By Frank Wessling
On the evening of this day 50 years ago, Nov. 21, 1963, President John Kennedy quoted from the Book of Proverbs, chapter 29, verse 18: “Where there is no vision, the people perish.” Kennedy was speaking at a dinner in Houston, Texas. The next day, Nov. 22, he was assassinated in Dallas, Texas.
A certain vision was rising in this country during the Kennedy presidency, although that wasn’t all due to the man in the White House. The Kennedys, both the president and his wife, Jackie, brought a new glamour and emotional excitement into national affairs, but a more enduring source of excitement was the growing unrest in the South as black people pushed against a racist, segregationist status quo. A young black minister named Martin Luther King Jr., was rising to prominence as an eloquent religious and nonviolent voice of this new movement.
Here was a substantive vision deeply affecting “the people.” The movement acquired the name Civil Rights in order to keep it within secular, legal boundaries. But what the black people of this country really did in that uprising of the 1950s and ’60s was to demand that the nation live up to a vision of fundamental human rights. In King’s words, he had to believe that “my four little children will one day live in a nation where they will not be judged by the color of their skin but by the content of their character.”
Whether President Kennedy had this in mind that evening in Houston, we don’t know. He had been a significant help, but a follower rather than a leader in the resistance to established racism.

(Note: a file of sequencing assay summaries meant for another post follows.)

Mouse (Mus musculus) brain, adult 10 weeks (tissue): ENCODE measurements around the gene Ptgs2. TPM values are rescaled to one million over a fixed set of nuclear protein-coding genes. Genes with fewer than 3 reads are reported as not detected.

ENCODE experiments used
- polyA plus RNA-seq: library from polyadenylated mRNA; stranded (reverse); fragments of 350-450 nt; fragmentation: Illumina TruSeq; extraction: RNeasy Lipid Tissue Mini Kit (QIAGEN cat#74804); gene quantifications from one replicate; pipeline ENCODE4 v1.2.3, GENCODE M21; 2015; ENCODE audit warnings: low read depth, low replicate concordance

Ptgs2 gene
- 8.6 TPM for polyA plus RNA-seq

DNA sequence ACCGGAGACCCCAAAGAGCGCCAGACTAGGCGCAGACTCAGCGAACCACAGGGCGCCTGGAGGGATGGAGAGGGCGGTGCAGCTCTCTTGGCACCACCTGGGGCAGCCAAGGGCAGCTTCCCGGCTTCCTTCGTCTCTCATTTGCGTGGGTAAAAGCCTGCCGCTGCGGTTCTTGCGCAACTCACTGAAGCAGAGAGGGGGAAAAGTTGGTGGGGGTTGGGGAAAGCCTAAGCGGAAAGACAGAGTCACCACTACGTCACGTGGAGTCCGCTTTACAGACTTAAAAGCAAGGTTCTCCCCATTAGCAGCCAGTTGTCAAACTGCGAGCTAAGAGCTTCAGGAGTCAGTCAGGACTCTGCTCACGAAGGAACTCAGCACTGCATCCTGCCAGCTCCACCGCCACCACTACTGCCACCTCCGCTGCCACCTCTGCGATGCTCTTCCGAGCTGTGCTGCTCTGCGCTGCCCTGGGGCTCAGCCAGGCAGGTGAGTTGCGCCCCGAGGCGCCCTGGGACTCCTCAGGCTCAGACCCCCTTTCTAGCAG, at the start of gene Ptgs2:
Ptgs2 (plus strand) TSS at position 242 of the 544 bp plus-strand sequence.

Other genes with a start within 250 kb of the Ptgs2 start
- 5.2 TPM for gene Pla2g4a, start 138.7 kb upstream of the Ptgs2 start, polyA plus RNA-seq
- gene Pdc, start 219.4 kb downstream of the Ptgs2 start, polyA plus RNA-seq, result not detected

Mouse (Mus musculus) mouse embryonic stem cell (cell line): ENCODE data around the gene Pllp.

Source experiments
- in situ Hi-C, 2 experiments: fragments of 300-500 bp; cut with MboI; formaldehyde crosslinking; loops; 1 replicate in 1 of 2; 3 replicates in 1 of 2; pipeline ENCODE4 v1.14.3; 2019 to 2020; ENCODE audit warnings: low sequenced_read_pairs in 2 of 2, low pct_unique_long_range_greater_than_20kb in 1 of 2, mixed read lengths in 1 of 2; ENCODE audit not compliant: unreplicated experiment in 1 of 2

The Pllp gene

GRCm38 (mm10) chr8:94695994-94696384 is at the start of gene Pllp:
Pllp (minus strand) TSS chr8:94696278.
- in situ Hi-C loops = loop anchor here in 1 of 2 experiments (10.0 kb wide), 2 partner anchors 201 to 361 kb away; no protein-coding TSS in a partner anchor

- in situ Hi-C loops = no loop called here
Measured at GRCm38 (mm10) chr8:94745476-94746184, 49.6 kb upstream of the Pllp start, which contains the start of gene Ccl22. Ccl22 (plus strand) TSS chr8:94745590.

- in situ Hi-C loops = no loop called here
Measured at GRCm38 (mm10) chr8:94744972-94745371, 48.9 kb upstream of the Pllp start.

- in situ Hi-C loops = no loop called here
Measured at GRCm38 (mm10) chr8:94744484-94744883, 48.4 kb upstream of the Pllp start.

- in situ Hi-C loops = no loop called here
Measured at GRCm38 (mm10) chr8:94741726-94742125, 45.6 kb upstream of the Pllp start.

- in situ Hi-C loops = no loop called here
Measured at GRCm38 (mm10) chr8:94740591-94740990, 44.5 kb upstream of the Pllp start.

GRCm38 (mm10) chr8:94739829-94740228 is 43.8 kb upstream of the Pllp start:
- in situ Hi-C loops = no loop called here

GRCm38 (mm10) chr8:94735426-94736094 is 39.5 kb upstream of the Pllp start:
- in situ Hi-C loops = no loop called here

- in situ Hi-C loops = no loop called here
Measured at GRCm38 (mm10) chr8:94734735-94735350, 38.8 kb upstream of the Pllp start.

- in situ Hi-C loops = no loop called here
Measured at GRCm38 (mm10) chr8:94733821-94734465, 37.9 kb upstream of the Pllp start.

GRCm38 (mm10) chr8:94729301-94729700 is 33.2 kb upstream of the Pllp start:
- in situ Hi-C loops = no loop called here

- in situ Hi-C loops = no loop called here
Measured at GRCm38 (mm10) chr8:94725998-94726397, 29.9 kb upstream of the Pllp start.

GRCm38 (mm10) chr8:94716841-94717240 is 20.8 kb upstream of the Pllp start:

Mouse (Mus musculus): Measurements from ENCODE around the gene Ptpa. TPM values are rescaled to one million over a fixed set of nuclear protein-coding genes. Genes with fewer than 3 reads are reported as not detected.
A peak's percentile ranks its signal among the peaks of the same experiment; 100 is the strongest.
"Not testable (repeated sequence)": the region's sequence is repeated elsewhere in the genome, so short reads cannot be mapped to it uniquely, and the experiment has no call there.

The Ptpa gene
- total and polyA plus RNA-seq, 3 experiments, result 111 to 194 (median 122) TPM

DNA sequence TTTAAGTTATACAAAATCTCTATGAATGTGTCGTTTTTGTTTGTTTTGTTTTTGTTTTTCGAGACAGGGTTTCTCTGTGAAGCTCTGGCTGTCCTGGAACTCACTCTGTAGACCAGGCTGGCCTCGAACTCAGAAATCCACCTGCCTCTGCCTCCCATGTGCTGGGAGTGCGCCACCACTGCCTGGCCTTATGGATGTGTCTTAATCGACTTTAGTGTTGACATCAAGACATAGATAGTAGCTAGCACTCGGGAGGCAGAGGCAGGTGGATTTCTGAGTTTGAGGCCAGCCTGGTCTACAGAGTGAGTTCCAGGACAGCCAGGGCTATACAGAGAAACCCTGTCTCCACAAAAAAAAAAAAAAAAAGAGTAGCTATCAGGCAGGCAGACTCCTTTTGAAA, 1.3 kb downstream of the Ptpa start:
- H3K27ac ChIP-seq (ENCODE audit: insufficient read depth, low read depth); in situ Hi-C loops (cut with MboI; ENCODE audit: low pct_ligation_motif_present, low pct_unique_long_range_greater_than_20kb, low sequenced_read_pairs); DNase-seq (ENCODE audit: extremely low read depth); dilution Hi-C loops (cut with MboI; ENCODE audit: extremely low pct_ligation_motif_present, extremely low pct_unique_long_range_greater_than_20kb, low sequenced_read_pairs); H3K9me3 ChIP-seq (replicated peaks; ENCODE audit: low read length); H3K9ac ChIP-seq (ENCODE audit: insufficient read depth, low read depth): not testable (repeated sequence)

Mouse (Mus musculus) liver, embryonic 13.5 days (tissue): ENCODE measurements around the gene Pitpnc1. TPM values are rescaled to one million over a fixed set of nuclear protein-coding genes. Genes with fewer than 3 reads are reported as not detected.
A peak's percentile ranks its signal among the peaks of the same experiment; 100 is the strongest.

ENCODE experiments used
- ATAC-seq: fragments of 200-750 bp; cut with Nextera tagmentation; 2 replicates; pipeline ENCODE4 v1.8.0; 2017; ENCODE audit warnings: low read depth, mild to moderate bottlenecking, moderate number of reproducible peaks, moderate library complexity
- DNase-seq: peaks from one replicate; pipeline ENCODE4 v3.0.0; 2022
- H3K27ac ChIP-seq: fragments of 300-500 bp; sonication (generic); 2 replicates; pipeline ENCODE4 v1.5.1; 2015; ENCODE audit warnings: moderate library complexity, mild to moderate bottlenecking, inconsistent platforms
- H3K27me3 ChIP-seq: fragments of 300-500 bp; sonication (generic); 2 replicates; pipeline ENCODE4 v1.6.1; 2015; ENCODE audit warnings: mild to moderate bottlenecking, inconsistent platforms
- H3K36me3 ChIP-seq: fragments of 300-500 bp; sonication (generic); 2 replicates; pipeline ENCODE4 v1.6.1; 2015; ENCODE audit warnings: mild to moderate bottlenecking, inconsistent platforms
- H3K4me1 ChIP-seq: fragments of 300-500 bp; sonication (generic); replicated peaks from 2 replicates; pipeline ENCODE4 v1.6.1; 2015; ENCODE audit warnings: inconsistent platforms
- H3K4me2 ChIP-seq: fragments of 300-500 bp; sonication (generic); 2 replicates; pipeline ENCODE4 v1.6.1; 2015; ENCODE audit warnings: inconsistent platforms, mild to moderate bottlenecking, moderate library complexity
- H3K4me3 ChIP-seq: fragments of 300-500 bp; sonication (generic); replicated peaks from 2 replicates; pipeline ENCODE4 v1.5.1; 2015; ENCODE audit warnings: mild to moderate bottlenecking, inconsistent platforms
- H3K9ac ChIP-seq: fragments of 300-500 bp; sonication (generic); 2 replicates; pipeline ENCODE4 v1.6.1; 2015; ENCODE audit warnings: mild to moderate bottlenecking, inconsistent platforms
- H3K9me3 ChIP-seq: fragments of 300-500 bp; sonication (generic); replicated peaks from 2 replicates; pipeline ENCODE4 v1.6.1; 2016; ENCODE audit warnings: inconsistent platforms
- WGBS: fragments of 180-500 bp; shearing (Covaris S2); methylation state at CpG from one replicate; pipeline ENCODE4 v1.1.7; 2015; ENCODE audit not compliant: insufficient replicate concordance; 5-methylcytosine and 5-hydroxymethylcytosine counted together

In the assassination’s wake, the new president, Lyndon Johnson of Texas, was able to wrangle the 1963 civil rights bill proposed by Kennedy past his fellow southern Democrats in Congress and into law the following year. In 1965 Johnson also signed a voting rights bill into law, ensuring federal protection for the right to vote everywhere in the country.
All of that did not mean a final victory over racist practices, but a necessary adjustment in our vision of this society was made. Today, a work of vision is again needed, this time to regain a national sense of unity and solidarity across divisions of wealth and politics. The Catholic Church has that vision in our understanding of social justice and the common good.
We believe the test of a society’s health is found in how its poor and vulnerable are treated. Are they an afterthought, or do we focus on bringing them, especially them, in and up? Do we listen to them or only to the rich and powerful? Are we a comm-unity or merely a collection of self-interests with an eye for tax law loopholes? Are we satisfied with 11 million people unemployed?
The evidence is clear that we’ve been going in the wrong direction lately, producing greater economic inequality than existed even in the worst excesses of 1920s capitalism. Our vision again seems focused too much on me and mine rather than a fair sharing of everything, both burdens and benefits. The Roaring Twenties led to a terrible economic Depression. Where are we headed today?
If more Catholics become familiar with the Church’s teaching on social justice, if we take seriously the call of Pope Francis to be a Church for the poor, we would lead the nation to refocus beyond our differences and onto the common good. We urgently need that small “c” catholic vision: broad, long, comprehensive, universal. It’s the only way to ensure that, rather than perish, we flourish as a blessed people.